Her Majesty’s Revenue and Customs (HMRC) Trusts and Estates, acting on feedback from the profession, has announced changes to how it processes inheritance tax accounts. The main changes relate to:
1) How long it takes to process the inheritance tax account (IHT400)
2) How long it takes to let you know whether it intends to carry out a compliance check or ask questions about the values in the estate.
These changes are further to the previous procedure that HMRC announced in its Trusts and Estates Newsletter of June 2015 where it confirmed that it would issue the IHT421 probate summary within 10 days of receiving the IHT400.
In more straightforward cases, HMRC will not be looking at the IHT400 in more detail after it has sent its initial calculations.
If HMRC plans to look at the account in more detail then they will give you the specific date, within 12 weeks of issuing their first calculations, by which you will hear from them if they have any questions. That is great news for practitioners who can now assume that if they haven’t heard from HMRC within 12 weeks from when they issued the first calculation, they are in the clear.
HMRC will “aim to tell you” within the 12 week period if there are going to be compliance checks. Similarly, if the Valuation Office Agency (VOA) has any initial questions, HMRC will “aim to ask these before this date.”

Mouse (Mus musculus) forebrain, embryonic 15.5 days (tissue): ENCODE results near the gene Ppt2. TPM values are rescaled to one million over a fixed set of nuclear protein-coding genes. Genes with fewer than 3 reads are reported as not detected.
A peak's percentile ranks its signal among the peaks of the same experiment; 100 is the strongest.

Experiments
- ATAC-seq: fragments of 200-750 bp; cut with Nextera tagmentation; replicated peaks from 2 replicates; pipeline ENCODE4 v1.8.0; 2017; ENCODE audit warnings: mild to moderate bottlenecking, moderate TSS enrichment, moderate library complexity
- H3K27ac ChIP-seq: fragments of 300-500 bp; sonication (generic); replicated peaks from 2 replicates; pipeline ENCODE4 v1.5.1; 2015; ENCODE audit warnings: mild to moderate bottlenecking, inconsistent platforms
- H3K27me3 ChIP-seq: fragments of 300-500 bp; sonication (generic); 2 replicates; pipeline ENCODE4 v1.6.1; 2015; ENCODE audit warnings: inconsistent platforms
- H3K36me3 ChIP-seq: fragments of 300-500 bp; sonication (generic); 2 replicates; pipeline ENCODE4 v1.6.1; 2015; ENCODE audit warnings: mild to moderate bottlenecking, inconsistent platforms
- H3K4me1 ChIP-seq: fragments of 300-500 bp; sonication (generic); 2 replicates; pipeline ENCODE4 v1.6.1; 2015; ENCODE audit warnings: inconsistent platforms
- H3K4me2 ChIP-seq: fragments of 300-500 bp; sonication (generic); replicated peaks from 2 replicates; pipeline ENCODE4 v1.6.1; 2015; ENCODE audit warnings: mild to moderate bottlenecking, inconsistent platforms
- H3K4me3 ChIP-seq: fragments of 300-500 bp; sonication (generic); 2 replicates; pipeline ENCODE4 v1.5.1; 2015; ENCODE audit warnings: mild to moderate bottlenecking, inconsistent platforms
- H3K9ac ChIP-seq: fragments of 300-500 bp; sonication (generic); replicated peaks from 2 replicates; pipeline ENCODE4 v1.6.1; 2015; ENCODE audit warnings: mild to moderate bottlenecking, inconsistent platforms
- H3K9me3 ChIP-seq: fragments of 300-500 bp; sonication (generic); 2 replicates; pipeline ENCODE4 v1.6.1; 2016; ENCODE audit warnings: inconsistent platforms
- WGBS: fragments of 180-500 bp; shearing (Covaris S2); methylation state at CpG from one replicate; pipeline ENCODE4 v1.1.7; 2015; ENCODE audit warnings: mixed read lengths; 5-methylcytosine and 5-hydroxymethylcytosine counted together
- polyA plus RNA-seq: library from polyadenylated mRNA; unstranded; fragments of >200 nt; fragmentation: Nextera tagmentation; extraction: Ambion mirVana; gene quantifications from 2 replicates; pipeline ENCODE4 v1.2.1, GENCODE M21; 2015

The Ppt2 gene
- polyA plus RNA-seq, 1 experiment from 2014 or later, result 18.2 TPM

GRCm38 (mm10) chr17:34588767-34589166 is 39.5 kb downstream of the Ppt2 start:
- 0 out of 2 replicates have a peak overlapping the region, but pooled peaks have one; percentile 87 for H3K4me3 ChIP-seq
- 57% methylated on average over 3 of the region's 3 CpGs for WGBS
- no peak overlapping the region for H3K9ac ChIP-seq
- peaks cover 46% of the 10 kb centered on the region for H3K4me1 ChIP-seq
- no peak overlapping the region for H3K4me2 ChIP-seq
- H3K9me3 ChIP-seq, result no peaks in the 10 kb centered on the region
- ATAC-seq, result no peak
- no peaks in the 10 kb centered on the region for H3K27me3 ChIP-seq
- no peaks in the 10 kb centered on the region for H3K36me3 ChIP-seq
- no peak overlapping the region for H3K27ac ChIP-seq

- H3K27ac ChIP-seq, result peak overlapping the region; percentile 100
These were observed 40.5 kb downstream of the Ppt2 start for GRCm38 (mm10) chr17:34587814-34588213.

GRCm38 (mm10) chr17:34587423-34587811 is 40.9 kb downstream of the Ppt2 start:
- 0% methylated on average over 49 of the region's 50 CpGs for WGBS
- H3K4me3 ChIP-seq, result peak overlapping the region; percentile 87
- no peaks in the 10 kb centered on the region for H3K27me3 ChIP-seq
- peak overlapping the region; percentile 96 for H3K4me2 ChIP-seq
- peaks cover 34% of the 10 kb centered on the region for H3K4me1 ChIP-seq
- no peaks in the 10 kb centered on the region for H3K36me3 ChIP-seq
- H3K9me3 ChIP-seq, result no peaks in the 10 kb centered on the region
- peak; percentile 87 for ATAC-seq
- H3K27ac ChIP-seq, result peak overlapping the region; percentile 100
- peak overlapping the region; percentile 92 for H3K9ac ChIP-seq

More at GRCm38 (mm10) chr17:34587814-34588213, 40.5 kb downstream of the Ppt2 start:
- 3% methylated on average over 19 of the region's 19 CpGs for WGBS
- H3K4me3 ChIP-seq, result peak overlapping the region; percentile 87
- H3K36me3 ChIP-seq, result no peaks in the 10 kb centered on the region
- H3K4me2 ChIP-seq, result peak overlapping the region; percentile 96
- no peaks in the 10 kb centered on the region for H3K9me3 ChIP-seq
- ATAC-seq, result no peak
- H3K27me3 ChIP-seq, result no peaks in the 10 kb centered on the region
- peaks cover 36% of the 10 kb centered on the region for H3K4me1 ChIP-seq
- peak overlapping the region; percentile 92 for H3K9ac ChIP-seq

According to HMRC, “if you have not heard from us by this date you can assume that we have no questions to ask about the information or values you have given in the form IHT400.”
This is great news and practitioners will breathe more easily knowing that if they have not heard from HMRC within 12 weeks of issuing the first calculation, then you can proceed with distributing the estate with confidence. However, given that HMRC has said they will no longer issue standard clearance letters, you should, as a matter of good practice, submit an IHT30 to apply for a clearance certificate, showing you have paid all the inheritance tax due. HMRC has some guidance for applying for clearance, which you can read here.